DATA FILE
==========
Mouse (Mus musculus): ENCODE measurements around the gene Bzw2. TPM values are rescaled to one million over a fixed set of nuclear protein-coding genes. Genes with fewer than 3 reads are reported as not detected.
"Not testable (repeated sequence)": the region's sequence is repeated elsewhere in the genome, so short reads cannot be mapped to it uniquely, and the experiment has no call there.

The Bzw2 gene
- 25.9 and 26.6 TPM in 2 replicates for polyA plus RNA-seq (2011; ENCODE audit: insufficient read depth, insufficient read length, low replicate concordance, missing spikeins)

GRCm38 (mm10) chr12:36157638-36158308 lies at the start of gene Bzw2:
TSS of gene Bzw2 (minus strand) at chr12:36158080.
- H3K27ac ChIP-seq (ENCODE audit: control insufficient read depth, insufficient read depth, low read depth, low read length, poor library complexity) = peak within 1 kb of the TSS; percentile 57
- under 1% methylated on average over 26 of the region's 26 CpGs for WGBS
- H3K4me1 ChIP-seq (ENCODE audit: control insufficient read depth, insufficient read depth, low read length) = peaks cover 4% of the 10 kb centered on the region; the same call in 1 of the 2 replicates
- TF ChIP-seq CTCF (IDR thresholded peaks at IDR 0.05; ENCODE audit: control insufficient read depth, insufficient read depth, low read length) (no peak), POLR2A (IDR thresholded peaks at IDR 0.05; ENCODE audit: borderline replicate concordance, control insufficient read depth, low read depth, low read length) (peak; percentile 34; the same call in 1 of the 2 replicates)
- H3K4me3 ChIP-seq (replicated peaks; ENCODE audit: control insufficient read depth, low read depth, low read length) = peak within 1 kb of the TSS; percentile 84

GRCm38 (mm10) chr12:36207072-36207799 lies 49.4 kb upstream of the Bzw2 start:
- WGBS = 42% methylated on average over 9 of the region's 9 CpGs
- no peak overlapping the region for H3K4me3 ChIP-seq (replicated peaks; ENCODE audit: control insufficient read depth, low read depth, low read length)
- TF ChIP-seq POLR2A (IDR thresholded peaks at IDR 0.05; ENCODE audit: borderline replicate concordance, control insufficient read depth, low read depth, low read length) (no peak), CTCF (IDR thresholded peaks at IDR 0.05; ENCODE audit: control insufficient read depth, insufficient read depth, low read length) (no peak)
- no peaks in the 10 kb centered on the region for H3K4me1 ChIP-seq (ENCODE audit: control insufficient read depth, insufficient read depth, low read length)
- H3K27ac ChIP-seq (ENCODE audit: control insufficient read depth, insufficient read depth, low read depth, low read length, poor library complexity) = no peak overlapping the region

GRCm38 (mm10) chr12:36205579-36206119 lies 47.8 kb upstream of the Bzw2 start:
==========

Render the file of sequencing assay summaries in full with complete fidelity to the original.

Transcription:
Mouse (Mus musculus): ENCODE measurements around the gene Bzw2. TPM values are rescaled to one million over a fixed set of nuclear protein-coding genes. Genes with fewer than 3 reads are reported as not detected.
"Not testable (repeated sequence)": the region's sequence is repeated elsewhere in the genome, so short reads cannot be mapped to it uniquely, and the experiment has no call there.

The Bzw2 gene
- 25.9 and 26.6 TPM in 2 replicates for polyA plus RNA-seq (2011; ENCODE audit: insufficient read depth, insufficient read length, low replicate concordance, missing spikeins)

GRCm38 (mm10) chr12:36157638-36158308 lies at the start of gene Bzw2:
TSS of gene Bzw2 (minus strand) at chr12:36158080.
- H3K27ac ChIP-seq (ENCODE audit: control insufficient read depth, insufficient read depth, low read depth, low read length, poor library complexity) = peak within 1 kb of the TSS; percentile 57
- under 1% methylated on average over 26 of the region's 26 CpGs for WGBS
- H3K4me1 ChIP-seq (ENCODE audit: control insufficient read depth, insufficient read depth, low read length) = peaks cover 4% of the 10 kb centered on the region; the same call in 1 of the 2 replicates
- TF ChIP-seq CTCF (IDR thresholded peaks at IDR 0.05; ENCODE audit: control insufficient read depth, insufficient read depth, low read length) (no peak), POLR2A (IDR thresholded peaks at IDR 0.05; ENCODE audit: borderline replicate concordance, control insufficient read depth, low read depth, low read length) (peak; percentile 34; the same call in 1 of the 2 replicates)
- H3K4me3 ChIP-seq (replicated peaks; ENCODE audit: control insufficient read depth, low read depth, low read length) = peak within 1 kb of the TSS; percentile 84

GRCm38 (mm10) chr12:36207072-36207799 lies 49.4 kb upstream of the Bzw2 start:
- WGBS = 42% methylated on average over 9 of the region's 9 CpGs
- no peak overlapping the region for H3K4me3 ChIP-seq (replicated peaks; ENCODE audit: control insufficient read depth, low read depth, low read length)
- TF ChIP-seq POLR2A (IDR thresholded peaks at IDR 0.05; ENCODE audit: borderline replicate concordance, control insufficient read depth, low read depth, low read length) (no peak), CTCF (IDR thresholded peaks at IDR 0.05; ENCODE audit: control insufficient read depth, insufficient read depth, low read length) (no peak)
- no peaks in the 10 kb centered on the region for H3K4me1 ChIP-seq (ENCODE audit: control insufficient read depth, insufficient read depth, low read length)
- H3K27ac ChIP-seq (ENCODE audit: control insufficient read depth, insufficient read depth, low read depth, low read length, poor library complexity) = no peak overlapping the region

GRCm38 (mm10) chr12:36205579-36206119 lies 47.8 kb upstream of the Bzw2 start: